Israel Zamir <iczamir@...>
I remember a lot of IDA between jewish people in Argentine, mostly
descendentes >from jews >from East Europe.
Ida, and eventually also Aida, where the prefered name for Judith (today
Judith is "good fashion" or of "bonne ton" because it sounds "english",
for argentinian people and argentinian jews...).
But this Judith was also: (Or Ida, or Aida) Iehudit ( in hebrew )
Iehudis ( in Iyydish) Hadassa ( in hebrew: if I'm not wrong the hebrew
equivalent of persian Esther ).... transformed in iyddish Hu-(like "oo"
I had a tante-mume-czocza-aunt-tia that went >from Lodz to Buenos Aires,
from Buenos Aires to Rio de Janeiro. and then organized the inmigration ofher relatives in Lodz to South America, before WWII.
Her name was Iehudis,,, but all the familly called her: Hoodess...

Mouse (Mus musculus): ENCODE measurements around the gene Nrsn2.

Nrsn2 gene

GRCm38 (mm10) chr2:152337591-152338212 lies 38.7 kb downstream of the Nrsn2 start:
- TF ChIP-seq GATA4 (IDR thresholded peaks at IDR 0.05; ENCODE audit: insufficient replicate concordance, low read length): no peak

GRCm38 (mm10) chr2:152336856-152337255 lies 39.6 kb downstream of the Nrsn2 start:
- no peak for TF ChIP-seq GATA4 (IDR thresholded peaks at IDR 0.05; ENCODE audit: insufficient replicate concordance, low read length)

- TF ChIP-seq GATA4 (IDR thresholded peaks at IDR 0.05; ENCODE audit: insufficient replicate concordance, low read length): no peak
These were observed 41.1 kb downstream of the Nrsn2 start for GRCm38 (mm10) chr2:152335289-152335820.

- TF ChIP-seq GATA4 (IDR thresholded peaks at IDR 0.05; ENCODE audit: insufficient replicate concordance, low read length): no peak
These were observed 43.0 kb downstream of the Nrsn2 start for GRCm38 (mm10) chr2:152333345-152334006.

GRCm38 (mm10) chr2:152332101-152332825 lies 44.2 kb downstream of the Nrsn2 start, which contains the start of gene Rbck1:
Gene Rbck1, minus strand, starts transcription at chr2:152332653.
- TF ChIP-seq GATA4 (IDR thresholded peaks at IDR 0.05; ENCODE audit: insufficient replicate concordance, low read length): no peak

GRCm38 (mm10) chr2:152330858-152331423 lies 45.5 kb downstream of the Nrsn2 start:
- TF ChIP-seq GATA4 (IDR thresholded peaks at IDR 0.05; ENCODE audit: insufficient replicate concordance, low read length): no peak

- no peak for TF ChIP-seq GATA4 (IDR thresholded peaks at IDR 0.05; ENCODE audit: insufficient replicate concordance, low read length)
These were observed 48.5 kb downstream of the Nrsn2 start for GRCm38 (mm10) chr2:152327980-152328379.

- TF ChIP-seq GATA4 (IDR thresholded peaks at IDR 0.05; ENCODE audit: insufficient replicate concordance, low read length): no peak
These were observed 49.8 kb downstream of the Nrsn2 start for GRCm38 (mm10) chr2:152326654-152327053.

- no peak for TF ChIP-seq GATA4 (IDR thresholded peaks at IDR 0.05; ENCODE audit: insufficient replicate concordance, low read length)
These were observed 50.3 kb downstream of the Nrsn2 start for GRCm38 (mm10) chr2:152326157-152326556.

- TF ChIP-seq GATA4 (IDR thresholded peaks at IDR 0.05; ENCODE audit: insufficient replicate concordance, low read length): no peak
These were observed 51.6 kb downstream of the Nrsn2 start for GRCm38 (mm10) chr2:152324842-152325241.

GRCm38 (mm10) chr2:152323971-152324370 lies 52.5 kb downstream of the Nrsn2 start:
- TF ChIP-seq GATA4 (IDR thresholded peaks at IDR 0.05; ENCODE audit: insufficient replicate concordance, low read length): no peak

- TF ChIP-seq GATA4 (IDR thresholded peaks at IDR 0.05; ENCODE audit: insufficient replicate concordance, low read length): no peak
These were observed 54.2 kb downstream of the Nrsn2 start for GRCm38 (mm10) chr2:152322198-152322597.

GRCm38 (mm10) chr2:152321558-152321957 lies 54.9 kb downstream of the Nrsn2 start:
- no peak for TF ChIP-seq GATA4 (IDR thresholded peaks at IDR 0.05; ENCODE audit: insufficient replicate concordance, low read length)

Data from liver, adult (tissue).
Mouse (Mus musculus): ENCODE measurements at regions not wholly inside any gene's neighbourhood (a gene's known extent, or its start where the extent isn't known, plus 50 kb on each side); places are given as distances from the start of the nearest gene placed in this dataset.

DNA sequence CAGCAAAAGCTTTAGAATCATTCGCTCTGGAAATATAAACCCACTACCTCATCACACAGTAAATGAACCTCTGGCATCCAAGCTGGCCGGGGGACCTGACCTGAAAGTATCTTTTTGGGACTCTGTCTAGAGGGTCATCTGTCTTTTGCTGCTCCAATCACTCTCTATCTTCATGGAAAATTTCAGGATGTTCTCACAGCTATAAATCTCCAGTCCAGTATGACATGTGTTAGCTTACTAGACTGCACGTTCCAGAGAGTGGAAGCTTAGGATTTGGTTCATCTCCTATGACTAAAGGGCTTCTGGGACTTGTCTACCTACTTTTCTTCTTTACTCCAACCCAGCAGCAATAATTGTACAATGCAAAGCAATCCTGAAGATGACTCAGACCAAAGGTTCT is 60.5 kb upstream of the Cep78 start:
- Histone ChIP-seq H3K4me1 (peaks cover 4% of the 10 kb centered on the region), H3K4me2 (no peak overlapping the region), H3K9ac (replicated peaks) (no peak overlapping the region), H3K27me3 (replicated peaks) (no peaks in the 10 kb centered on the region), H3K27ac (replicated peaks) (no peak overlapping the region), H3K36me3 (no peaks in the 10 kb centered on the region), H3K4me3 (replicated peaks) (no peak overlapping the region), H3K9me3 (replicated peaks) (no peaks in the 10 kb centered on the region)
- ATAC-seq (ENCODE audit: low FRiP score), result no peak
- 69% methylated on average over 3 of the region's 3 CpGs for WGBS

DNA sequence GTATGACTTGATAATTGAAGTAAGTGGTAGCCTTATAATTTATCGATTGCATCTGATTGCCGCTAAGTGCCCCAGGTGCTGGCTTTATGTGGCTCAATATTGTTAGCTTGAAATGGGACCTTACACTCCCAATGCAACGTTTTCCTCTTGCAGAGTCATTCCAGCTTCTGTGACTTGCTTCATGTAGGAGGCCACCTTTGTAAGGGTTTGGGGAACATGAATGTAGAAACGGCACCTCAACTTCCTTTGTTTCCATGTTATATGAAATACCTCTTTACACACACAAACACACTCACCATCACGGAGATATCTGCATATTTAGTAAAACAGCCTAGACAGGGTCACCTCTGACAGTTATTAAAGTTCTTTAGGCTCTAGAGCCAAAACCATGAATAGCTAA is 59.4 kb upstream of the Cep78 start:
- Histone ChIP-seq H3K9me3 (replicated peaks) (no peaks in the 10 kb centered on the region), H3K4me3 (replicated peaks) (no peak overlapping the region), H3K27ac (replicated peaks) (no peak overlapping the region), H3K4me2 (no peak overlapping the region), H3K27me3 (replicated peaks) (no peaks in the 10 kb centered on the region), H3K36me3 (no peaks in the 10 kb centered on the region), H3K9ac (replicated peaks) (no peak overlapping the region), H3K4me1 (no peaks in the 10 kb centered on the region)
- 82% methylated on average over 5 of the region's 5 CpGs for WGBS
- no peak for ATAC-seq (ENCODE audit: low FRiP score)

This is also a bit >from the story about our "grine kouzines"... .
My excuses for my pour English. Yours!
----- Original Message -----
To: "JewishGen Discussion Group" <firstname.lastname@example.org>
Sent: Wednesday, February 05, 2003 12:47 AM
Subject: Re: Origin of Ida, a woman's personal name.
In a message dated 2/4/2003 4:04:16 PM Eastern Standard Time,Your late mother-in-law may well be the only bearer of that name. Idalia is
> not mentioned in Beider's dictionary of Ashkenazi given names--but Idais not in Alexander Beider's dictionary, does not prvide the proof that
name was no adopted by Jewish people.
it may have been used by your gransmother or even mine, doesn't make it
into a "Jewish" name any more than Clementine or Clothilde (nor even Myron
and Sheldon, Ignatz or Isidore) are Jewish names just because some or even
many Jews used them...
Ida is a common name in many countries. Among Jews it is derivedAs a Jewish name it is not an abbreviation of Idaho, Ideal, Idalinka,
Idalina or Ideology. Yehudit/Judith is the only source for the name Ida as
a Jewish name.